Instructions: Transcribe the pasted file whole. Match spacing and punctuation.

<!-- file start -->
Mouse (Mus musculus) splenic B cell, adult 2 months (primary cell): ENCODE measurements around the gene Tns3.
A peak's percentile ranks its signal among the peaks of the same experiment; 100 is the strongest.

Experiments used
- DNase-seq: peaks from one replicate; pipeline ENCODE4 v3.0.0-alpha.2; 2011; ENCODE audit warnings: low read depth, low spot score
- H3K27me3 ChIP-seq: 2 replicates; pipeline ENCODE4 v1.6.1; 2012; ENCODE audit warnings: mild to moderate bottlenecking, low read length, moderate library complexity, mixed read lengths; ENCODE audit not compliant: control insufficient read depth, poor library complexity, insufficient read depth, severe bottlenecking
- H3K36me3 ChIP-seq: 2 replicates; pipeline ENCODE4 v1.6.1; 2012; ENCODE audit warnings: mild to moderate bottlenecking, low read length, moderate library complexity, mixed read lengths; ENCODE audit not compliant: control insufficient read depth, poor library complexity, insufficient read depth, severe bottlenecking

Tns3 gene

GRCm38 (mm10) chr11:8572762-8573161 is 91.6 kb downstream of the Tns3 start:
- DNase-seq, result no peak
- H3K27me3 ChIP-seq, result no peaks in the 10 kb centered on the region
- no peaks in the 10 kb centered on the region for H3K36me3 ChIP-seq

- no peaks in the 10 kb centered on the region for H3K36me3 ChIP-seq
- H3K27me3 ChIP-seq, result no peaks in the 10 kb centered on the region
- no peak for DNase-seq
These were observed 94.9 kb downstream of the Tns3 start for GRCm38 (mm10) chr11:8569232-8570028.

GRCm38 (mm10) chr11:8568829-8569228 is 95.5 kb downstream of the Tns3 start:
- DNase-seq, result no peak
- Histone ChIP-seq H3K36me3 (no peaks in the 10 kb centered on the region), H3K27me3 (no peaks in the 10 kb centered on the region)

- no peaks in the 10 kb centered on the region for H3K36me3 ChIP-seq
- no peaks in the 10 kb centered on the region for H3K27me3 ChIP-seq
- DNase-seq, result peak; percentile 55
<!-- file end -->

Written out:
Mouse (Mus musculus) splenic B cell, adult 2 months (primary cell): ENCODE measurements around the gene Tns3.
A peak's percentile ranks its signal among the peaks of the same experiment; 100 is the strongest.

Experiments used
- DNase-seq: peaks from one replicate; pipeline ENCODE4 v3.0.0-alpha.2; 2011; ENCODE audit warnings: low read depth, low spot score
- H3K27me3 ChIP-seq: 2 replicates; pipeline ENCODE4 v1.6.1; 2012; ENCODE audit warnings: mild to moderate bottlenecking, low read length, moderate library complexity, mixed read lengths; ENCODE audit not compliant: control insufficient read depth, poor library complexity, insufficient read depth, severe bottlenecking
- H3K36me3 ChIP-seq: 2 replicates; pipeline ENCODE4 v1.6.1; 2012; ENCODE audit warnings: mild to moderate bottlenecking, low read length, moderate library complexity, mixed read lengths; ENCODE audit not compliant: control insufficient read depth, poor library complexity, insufficient read depth, severe bottlenecking

Tns3 gene

GRCm38 (mm10) chr11:8572762-8573161 is 91.6 kb downstream of the Tns3 start:
- DNase-seq, result no peak
- H3K27me3 ChIP-seq, result no peaks in the 10 kb centered on the region
- no peaks in the 10 kb centered on the region for H3K36me3 ChIP-seq

- no peaks in the 10 kb centered on the region for H3K36me3 ChIP-seq
- H3K27me3 ChIP-seq, result no peaks in the 10 kb centered on the region
- no peak for DNase-seq
These were observed 94.9 kb downstream of the Tns3 start for GRCm38 (mm10) chr11:8569232-8570028.

GRCm38 (mm10) chr11:8568829-8569228 is 95.5 kb downstream of the Tns3 start:
- DNase-seq, result no peak
- Histone ChIP-seq H3K36me3 (no peaks in the 10 kb centered on the region), H3K27me3 (no peaks in the 10 kb centered on the region)

- no peaks in the 10 kb centered on the region for H3K36me3 ChIP-seq
- no peaks in the 10 kb centered on the region for H3K27me3 ChIP-seq
- DNase-seq, result peak; percentile 55